What We Talk About When We Talk About Writing; Creative Writing Reading on March 18

When I realized as a child that books are not merely sovereign entities and that instead they are painstakingly crafted by real people, literature became even more fascinating to me. We can create entire worlds in our minds and communicate stories through language to ignite the imaginations and evoke emotions in readers whom we may never meet. That’s incredible!

As an English teacher, I have many lofty and pragmatic goals because I wholeheartedly believe that reading and writing deepens our understanding of ourselves and of the human condition. Through story we are connected; through story we find meaning and empathy, and we experience what it means to be fully alive.

In high school English at MMS, we discuss literature with constant reference to authorial intention. Why did Shakespeare include a seemingly superfluous scene with comedic minstrels right after we find out that Juliet is dead? (Spoiler alert.) Why did Amy Tan structure The Joy Luck Club in a way that is mimetic of the mahjong game? How did Conrad use foreshadow and juxtaposition in Heart of Darkness to prepare readers for Marlow’s final lie to Kurtz’s Intended? Why did Dickens begin A Christmas Carol with exposition instead of scene?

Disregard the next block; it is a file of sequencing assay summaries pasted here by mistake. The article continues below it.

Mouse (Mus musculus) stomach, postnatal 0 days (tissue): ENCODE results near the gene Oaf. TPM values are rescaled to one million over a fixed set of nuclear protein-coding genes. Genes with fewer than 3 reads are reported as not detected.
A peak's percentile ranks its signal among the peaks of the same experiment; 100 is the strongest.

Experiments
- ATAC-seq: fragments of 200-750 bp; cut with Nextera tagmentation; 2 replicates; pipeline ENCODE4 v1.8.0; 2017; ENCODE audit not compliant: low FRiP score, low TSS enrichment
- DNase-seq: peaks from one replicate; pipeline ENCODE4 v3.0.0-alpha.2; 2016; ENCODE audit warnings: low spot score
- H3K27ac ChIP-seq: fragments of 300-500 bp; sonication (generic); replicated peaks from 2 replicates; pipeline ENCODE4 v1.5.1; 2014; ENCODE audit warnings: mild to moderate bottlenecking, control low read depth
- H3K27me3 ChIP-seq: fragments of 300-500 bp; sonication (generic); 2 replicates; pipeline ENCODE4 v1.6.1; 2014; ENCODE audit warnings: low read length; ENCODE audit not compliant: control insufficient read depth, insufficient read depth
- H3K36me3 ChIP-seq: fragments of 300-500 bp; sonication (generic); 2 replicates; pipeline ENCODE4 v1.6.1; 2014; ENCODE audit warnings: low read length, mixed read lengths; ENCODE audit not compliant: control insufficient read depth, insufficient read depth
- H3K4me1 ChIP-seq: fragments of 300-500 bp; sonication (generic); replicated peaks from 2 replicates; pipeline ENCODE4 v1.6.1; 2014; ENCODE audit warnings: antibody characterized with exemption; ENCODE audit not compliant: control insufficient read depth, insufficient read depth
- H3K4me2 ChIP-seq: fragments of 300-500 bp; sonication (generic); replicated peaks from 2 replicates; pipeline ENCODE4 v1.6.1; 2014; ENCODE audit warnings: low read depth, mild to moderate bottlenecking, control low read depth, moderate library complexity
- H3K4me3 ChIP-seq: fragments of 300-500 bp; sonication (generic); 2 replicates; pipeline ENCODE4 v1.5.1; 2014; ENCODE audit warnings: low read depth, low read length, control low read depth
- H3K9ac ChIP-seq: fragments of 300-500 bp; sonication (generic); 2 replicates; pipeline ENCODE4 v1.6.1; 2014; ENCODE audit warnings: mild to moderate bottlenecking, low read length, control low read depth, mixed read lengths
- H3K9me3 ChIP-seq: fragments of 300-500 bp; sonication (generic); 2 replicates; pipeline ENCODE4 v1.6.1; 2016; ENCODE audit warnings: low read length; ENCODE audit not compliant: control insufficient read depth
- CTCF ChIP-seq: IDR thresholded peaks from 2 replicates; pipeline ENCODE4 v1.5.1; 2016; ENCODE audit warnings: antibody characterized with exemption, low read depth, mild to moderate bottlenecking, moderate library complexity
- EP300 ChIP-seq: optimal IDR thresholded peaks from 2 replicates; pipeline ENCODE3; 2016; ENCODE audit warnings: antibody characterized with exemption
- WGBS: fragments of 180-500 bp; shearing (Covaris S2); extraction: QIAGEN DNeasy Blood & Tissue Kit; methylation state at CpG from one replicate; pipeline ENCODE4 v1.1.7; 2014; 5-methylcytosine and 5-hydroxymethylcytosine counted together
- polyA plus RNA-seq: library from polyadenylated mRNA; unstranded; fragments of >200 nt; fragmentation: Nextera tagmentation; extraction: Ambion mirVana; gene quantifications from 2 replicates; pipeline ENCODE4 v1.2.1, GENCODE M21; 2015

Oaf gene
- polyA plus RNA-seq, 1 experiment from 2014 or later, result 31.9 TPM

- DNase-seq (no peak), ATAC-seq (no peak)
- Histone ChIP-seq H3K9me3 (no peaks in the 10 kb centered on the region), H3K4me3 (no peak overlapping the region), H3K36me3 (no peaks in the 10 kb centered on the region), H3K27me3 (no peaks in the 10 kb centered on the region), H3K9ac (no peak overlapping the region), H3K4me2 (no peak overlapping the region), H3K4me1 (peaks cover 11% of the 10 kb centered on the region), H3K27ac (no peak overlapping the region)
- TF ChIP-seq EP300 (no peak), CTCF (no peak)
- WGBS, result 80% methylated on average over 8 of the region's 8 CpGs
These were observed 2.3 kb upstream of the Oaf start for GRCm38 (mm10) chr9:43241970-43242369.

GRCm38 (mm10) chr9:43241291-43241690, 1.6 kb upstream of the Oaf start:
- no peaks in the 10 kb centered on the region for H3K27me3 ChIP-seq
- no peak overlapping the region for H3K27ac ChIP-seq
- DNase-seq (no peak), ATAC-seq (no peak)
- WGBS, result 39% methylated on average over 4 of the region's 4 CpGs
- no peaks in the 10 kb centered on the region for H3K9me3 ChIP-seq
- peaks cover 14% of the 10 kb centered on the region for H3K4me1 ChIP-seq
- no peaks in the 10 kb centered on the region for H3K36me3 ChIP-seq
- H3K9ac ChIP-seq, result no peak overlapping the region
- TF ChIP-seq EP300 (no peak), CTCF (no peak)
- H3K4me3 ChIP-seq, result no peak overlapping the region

We enter story as writers with a strong understanding of the art and craft of the creative writing process, and then I ask students to let it all go. To trust their analytical knowledge like we do our life-vests on the rafting trip – it it will keep us afloat while we have fun exploring the world we’re creating and letting our narrators or speakers (poetry) lead the way. We can rely on our understanding of story craft without constantly focusing on its presence.

As a Creative Writing teacher, I have one goal: for each student to experience the flow of getting lost in their own writing, for each student to experience the creative muse working through them.

The Freedom of Constraints
Nobel Laureate Thomas Mann said, “A writer is someone for whom writing is more difficult.”

Sometimes shifting between the analytical and creative minds is not an easy process. If I ask students to write a poem, some will dive right in, others will want to know exactly what I’m looking for, and some will be stalled by the anxiety inherent to lack of direction – and often inherent to writing poetry. One way we slowly push open the door to poetry is to experiment with various poetic constraints.

Zach Wagner, 10th grade, explained it well. “A poetic constraint is a rule or structural boundary that must be followed. Some benefits include a clear flow or a specific style that is achieved. The writer is forced to expand creativity to make their message fit the form, and the reader gets a specific feeling or vibe from how the poem is delivered.”